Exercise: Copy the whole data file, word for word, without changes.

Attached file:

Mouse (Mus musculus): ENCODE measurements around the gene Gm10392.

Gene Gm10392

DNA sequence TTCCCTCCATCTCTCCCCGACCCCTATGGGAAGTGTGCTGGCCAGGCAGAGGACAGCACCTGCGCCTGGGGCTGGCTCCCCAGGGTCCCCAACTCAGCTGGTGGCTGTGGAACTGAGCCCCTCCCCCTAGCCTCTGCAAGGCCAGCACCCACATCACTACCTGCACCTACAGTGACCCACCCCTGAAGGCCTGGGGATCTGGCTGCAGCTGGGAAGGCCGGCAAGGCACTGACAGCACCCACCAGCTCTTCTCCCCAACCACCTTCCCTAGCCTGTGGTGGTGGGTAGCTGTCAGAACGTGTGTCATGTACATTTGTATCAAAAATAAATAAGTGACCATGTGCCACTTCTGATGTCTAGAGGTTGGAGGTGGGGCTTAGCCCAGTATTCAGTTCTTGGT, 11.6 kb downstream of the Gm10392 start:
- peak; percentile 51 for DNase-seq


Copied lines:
Mouse (Mus musculus): ENCODE measurements around the gene Gm10392.

Gene Gm10392

DNA sequence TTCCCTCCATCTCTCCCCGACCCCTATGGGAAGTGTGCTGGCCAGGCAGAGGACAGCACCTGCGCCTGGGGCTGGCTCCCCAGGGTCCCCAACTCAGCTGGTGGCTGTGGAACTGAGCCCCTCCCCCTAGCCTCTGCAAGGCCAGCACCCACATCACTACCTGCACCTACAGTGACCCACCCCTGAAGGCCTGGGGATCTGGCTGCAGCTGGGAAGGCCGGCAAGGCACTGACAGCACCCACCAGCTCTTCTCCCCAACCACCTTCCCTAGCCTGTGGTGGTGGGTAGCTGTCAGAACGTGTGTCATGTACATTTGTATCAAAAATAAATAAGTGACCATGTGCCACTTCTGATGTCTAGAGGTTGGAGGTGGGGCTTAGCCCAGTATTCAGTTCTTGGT, 11.6 kb downstream of the Gm10392 start:
- peak; percentile 51 for DNase-seq